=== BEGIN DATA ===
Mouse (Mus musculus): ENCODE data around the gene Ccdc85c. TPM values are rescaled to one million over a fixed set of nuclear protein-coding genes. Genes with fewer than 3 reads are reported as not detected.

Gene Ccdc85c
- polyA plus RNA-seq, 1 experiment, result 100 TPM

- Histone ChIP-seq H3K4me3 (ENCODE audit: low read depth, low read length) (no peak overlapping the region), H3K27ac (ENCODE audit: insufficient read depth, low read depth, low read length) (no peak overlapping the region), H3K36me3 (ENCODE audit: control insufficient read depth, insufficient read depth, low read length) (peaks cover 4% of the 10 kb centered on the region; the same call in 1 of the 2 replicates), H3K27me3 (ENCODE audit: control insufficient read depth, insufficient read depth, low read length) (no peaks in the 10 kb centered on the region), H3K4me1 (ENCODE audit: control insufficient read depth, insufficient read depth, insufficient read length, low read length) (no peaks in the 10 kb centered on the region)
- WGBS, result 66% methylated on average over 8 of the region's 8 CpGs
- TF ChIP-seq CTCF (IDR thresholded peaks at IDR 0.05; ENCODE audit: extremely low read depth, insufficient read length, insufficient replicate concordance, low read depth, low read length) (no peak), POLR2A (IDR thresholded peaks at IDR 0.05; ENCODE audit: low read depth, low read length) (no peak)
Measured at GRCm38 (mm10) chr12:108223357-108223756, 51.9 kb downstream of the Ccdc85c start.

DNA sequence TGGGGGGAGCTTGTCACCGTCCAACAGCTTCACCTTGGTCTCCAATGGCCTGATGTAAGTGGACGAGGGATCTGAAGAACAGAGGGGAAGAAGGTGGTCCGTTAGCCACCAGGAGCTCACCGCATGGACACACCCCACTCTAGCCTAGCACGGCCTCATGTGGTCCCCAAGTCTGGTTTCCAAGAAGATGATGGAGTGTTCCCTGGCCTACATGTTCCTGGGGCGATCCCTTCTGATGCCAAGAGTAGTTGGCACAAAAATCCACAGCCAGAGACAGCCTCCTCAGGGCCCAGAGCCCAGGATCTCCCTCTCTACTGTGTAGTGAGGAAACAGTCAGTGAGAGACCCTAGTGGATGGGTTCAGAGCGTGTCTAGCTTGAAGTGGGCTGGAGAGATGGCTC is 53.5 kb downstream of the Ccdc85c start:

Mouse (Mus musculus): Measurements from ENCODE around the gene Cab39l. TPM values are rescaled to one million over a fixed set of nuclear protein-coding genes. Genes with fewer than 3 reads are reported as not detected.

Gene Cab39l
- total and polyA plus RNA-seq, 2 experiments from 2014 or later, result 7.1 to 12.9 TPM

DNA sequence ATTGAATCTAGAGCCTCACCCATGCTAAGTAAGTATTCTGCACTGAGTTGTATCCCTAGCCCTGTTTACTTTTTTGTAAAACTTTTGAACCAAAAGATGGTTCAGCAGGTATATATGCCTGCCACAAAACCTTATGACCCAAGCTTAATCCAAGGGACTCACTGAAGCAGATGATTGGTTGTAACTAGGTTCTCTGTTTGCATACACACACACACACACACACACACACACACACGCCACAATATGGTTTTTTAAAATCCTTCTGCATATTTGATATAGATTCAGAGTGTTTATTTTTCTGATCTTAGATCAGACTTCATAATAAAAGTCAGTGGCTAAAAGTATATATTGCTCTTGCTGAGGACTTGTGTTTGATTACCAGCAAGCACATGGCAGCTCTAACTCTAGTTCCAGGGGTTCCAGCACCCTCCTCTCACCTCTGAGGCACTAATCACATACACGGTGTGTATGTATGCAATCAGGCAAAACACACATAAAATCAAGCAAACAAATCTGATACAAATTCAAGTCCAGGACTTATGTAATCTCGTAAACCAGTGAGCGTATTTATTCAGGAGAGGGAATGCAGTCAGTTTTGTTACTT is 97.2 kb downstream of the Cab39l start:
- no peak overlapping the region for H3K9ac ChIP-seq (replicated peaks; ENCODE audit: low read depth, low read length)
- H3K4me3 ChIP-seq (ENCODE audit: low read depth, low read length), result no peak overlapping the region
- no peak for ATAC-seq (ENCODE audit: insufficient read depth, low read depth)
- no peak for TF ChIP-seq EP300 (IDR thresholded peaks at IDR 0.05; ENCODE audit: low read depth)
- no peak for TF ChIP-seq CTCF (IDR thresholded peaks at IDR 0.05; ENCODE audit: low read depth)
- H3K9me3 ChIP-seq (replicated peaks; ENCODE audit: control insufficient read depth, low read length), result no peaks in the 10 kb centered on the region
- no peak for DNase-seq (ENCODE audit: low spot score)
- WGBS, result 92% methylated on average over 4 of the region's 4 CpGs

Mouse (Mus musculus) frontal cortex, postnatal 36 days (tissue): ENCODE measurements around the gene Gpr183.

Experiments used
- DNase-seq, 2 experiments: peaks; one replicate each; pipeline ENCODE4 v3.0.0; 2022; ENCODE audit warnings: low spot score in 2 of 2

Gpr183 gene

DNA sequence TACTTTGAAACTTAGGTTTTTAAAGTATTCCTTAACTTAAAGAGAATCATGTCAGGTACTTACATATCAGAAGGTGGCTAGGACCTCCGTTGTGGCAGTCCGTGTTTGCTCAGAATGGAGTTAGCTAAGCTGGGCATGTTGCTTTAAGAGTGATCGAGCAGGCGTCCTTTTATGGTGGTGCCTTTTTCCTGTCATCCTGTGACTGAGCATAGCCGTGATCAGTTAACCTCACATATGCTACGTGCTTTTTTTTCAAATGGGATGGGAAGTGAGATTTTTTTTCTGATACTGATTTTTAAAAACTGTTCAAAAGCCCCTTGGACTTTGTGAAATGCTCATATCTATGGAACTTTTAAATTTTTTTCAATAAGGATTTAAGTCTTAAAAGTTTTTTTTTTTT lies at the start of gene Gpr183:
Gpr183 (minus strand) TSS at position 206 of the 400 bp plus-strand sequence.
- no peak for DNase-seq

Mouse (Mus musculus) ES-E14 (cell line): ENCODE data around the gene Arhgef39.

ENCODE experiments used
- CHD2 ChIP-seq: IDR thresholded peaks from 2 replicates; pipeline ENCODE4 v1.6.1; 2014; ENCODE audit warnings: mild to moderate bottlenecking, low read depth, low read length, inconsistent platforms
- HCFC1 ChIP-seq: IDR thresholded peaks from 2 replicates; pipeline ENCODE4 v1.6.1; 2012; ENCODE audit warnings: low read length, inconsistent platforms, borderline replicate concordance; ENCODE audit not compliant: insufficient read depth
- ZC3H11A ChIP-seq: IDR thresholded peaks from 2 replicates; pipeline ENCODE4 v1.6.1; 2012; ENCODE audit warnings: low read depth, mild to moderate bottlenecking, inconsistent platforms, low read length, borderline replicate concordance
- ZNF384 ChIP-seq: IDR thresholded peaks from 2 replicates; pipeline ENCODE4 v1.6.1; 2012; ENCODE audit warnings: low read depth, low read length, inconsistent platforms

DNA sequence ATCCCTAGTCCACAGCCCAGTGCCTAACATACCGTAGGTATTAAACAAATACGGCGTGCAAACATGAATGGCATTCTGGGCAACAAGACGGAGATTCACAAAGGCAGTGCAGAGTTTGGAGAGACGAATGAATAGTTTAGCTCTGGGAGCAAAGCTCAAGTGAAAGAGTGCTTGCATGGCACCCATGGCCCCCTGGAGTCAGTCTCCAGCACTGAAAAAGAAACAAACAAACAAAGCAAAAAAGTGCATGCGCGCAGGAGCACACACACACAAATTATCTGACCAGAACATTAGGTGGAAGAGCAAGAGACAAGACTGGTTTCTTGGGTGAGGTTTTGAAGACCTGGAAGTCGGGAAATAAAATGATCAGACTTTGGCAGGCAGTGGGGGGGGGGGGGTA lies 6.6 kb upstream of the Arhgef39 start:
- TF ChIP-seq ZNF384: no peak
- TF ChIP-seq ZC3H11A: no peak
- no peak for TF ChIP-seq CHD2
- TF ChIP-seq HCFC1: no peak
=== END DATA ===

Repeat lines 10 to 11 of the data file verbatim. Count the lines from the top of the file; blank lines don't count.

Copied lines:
Gene Cab39l
- total and polyA plus RNA-seq, 2 experiments from 2014 or later, result 7.1 to 12.9 TPM